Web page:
Mary Queen of Scots
The next 200 years are clouded in anonymity. Women certainly played the sport, but because of a strong bias toward male players, woman golfers are not mentioned in any writings.
Golfing ladies do not rate another mention until 1792. It is known that the women of Musselburgh were avid golfers ' a letter of that date mentions women and the rules and duties of the club. And in 1810, a proposal was made to present gifts to the winning female golfer at the club.
St. Andrews appears to have had the first ladies club, formed in 1867. In 1868, Britains Westward Ho and North Devon followed suit. Women, however, were generally confined to courses of their own, many containing some short putting holes and a couple of longer ones requiring a drive of approximately 80 yards. The courses were so much shorter because of the outfits the women were obliged to wear ' the postures and gestures requisite for a full swing are not particularly graceful when the player is clad in female dress, said one contemporary writer.
In America around the turn of the century, male-only golf clubs were known as Eveless Edens, wrote Liz Kahn in her book, The LPGA: The Unauthorized Version. In spite of this, womens golf was becoming exceedingly popular. British amateur champion May Hezlet wrote in a book published in 1907, It is now generally acknowledged that golf is a game ' par excellence ' for women. It is essentially a game for women: the exercise is splendid without being unduly violent, as is sometimes the case in hockey or tennis.
The USGA held the first American Womens Amateur Championship in 1895 with 13 entries. Only one round was played and the winner was Mrs. Charles S. Brown of Shinnecock Hills, who went round in 132 strokes. This was a nine-hole course that the women played twice. Mrs. Brown took an 11 on the first hole, but recovered to shoot 69 the front nine and 63 the second.
The British Ladies Championship was played in 1893 following the formation of the Ladies Golf Union. Thirty-one women competed at the match-play event, won by the great British amateur Lady Margaret Scott.
Englishman Harold Hilton commented of Rhona Adair, an exceptional turn-of-the-century womens golfer, that, Miss Adair stands up to the ball in a manner quite worthy of any of the sterner sex. There is a determination and firmness in her address to the ball which is most fascinating to watch. Lady players, as a rule, appear to persuade the ball on its way; Miss Adair, on the contrary, avoids any such constrictions on her methods by hitting it very hard indeed.
Such was written by Lewine Mair in her book, 100 Years of Womens Golf.
Two English women, Cecil Leitch and Joyce Wethered, dominated the British golfing scene for the next two decades. And after World War I, Wethered voiced the opinion that the changing fashions for golfing women led to a huge improvement in their scores.
I just wish that trousers had been in vogue in my day, as skirts were such a problem, said Weathered. They would fall just above the ankle, and you had to be very careful that they were tight enough not to flap, yet loose enough to let you take up your stance. Trousers apart, the only practical garment has to be a short skirt such as the Americans now wear.
Weathered was such an accomplished golfer that only about half a dozen men were believed to be her equal.
The outstanding American woman of the era was Glenna Collett Vare. Most of her competition came from Alexa Stirling ' who played much of her childhood golf with Bobby Jones ' Edith Cummings, Marion Hollins, Maureen Orcutt, Miriam Burns, Virginia Van Wie, Mary K. Browne, Helen Hicks and Lillian Hyde.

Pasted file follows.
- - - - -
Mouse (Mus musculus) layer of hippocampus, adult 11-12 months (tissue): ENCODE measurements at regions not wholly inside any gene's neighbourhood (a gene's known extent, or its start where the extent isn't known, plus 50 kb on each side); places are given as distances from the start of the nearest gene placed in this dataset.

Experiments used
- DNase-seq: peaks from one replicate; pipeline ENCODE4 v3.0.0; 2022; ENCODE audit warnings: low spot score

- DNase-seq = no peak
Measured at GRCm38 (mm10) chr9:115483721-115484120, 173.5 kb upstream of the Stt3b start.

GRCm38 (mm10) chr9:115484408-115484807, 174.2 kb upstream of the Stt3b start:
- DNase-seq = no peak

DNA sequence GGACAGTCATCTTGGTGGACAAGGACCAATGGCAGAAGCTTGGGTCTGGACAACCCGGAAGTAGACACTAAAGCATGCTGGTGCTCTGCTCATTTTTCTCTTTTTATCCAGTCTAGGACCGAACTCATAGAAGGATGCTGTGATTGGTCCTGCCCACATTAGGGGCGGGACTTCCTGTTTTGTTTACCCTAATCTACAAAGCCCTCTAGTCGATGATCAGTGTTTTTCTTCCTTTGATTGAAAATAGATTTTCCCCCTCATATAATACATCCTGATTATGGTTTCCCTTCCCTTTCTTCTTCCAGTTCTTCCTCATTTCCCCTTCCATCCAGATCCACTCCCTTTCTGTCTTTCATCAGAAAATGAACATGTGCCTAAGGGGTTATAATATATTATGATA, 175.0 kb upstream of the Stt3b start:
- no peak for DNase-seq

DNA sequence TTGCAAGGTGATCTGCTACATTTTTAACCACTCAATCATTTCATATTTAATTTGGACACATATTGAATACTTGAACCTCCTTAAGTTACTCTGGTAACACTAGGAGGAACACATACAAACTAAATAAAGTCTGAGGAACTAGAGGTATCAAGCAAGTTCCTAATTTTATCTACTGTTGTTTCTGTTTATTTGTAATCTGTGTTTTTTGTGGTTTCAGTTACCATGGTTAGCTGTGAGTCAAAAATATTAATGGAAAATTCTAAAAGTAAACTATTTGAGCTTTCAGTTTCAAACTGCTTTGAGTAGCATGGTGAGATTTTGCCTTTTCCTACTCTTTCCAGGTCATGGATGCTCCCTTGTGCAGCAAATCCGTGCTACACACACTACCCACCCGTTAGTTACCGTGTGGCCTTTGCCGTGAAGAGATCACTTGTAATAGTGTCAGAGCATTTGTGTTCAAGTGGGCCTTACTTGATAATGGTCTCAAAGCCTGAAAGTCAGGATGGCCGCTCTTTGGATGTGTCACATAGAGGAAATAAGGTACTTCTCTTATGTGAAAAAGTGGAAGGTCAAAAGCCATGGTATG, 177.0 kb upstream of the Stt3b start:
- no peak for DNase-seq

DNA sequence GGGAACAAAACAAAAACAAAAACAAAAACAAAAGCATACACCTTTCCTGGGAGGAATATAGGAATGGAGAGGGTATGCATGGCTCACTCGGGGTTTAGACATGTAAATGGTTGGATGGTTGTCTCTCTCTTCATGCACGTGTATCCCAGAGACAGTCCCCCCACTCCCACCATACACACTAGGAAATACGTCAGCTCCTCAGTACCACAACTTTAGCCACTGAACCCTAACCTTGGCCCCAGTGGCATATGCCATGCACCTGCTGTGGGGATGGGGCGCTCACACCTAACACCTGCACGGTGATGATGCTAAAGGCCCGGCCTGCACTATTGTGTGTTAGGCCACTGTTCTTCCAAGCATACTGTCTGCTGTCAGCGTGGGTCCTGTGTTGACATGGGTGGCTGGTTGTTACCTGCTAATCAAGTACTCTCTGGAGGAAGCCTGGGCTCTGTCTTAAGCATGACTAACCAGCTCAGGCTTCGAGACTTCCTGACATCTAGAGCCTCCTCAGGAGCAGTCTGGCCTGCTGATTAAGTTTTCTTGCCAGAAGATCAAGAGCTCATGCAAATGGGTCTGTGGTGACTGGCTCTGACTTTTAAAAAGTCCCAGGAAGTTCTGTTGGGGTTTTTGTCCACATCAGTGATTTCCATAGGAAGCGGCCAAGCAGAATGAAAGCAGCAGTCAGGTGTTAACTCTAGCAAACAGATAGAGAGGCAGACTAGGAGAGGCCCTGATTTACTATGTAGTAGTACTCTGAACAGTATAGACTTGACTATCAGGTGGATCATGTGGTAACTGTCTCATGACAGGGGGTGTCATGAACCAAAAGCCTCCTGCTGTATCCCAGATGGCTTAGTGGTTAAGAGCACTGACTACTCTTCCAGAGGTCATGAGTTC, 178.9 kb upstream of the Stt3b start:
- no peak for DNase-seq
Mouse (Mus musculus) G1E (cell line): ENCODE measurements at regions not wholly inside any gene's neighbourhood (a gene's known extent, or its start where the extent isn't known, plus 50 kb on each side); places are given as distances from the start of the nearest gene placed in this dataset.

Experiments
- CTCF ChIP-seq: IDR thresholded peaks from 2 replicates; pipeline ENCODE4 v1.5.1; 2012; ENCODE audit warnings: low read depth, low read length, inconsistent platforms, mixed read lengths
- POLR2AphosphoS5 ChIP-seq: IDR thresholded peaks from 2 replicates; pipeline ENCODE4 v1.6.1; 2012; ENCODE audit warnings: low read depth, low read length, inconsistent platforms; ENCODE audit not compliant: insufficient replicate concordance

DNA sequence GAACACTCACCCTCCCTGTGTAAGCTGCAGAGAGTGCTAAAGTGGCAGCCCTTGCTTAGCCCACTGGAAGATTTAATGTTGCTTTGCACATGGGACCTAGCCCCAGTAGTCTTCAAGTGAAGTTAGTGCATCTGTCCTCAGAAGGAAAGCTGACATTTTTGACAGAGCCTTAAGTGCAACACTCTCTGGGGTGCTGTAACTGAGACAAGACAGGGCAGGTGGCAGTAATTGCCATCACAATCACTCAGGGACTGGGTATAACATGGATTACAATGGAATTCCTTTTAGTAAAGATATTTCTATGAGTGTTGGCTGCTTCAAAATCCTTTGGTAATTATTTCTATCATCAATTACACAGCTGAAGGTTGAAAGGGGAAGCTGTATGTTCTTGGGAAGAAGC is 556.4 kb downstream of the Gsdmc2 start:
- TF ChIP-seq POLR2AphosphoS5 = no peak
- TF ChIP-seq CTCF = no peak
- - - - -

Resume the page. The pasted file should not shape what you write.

The first women professionals began to appear in the 1920s and 30s. Helen MacDonald was the first woman to sign with an equipment company, Hillerich & Bradsby, in 1924. The first to promote a manufacturers products and give golf clinics was Helen Hicks, who joined Wilson Sporting Goods in 1934.
Only four tournaments were open to American women in the 1930s ' the Hardscrabble Open in Arkansas, the Texas Open, the Western Open in Chicago and the Titleholders in Augusta, Ga. Patty Berg was the first woman to win a check at a golf tournament, the Womans Western Golf Association in 1941 which carried a purse of $100,000.
The Womens Professional Golf Association was formed in America in 1944 and existed for six years. Spurred on by Hope Seignious, who paid the bills with her wealthy fathers money, the tour foundered because of a lack of sources for revenue.
The U.S. Womens Open began in 1946. And in 1947, Babe Zaharias became a professional. She had been an outstanding amateur, as well as a great Olympic track athlete. She was the impetus behind the inauguration of the Ladies Professional Golf Association, formed upon the demise of the WPGA in 1950.
Fred Corcoran ran the organization for the women with Berg the first president. The rest of the founders were Zaharias, Hicks, Betty Jameson, Helen Dettwiler, Betty Mims White, Alice Bauer, Bettye Danoff, Marlene Bauer Hagge, Opal Hill, Sally Sessions, Marilynn Smith and Peggy Kirk Bell.
The LPGA played 14 events its first season, and by 1952 had risen to 21 events. Mickey Wright, perhaps the greatest player, joined the tour in 1955 and helped gain much-needed publicity for the tour. Kathy Whitworth, another great, joined in 1958 and eventually rang up 88 tournament titles.
JoAnne Carner was a rookie in 1970, Nancy Lopez followed in 1978. Lopez won five consecutive tournaments and nine titles in all that year. The following season she won eight times.
The LPGA today is a prosperous organization of 34 tournaments with approximately $40 million is purses ' an average of $1.19 million per outing.